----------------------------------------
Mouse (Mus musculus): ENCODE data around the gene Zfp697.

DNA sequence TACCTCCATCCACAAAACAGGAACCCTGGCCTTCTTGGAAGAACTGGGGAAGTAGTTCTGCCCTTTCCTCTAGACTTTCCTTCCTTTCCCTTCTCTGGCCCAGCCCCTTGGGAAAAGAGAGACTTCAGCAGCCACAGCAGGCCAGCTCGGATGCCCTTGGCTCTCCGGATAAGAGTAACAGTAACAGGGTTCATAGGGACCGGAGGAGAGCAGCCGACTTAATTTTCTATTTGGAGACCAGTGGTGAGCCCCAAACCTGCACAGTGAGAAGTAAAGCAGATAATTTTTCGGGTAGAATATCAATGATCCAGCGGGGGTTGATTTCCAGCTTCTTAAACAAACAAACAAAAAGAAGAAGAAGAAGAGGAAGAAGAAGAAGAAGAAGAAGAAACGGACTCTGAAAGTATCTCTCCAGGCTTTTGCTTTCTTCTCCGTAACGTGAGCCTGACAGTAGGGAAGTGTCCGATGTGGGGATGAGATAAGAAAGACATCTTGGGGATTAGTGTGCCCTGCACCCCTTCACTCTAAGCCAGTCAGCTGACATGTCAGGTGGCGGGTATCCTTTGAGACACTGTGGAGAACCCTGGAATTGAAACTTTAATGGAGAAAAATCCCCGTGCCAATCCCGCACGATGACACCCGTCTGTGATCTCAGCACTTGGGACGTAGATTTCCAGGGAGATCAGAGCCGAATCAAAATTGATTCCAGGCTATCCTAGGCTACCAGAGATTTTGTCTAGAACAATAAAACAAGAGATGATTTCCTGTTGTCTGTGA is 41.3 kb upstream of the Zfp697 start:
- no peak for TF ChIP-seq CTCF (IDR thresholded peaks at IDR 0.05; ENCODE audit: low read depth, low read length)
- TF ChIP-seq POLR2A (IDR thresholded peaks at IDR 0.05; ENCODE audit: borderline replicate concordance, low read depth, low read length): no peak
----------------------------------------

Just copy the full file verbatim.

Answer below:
Mouse (Mus musculus): ENCODE data around the gene Zfp697.

DNA sequence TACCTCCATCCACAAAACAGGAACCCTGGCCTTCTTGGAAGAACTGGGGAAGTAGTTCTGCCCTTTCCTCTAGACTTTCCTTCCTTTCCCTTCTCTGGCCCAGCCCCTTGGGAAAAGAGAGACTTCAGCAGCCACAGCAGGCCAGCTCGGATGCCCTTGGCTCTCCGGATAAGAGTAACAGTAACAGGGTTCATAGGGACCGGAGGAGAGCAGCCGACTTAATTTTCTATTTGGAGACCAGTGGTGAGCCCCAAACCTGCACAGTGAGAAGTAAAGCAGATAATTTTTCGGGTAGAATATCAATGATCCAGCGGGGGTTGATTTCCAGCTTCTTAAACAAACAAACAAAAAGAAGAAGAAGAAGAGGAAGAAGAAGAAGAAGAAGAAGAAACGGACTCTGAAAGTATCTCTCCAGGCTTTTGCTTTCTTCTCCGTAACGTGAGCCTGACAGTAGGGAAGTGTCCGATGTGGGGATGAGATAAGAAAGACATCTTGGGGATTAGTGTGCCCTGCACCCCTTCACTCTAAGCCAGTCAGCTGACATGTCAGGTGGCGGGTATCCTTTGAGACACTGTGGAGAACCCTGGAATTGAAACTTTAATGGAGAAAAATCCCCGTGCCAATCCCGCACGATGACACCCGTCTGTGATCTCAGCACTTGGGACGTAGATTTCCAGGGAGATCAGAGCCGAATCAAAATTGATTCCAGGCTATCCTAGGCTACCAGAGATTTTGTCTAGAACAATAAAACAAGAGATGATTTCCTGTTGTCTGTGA is 41.3 kb upstream of the Zfp697 start:
- no peak for TF ChIP-seq CTCF (IDR thresholded peaks at IDR 0.05; ENCODE audit: low read depth, low read length)
- TF ChIP-seq POLR2A (IDR thresholded peaks at IDR 0.05; ENCODE audit: borderline replicate concordance, low read depth, low read length): no peak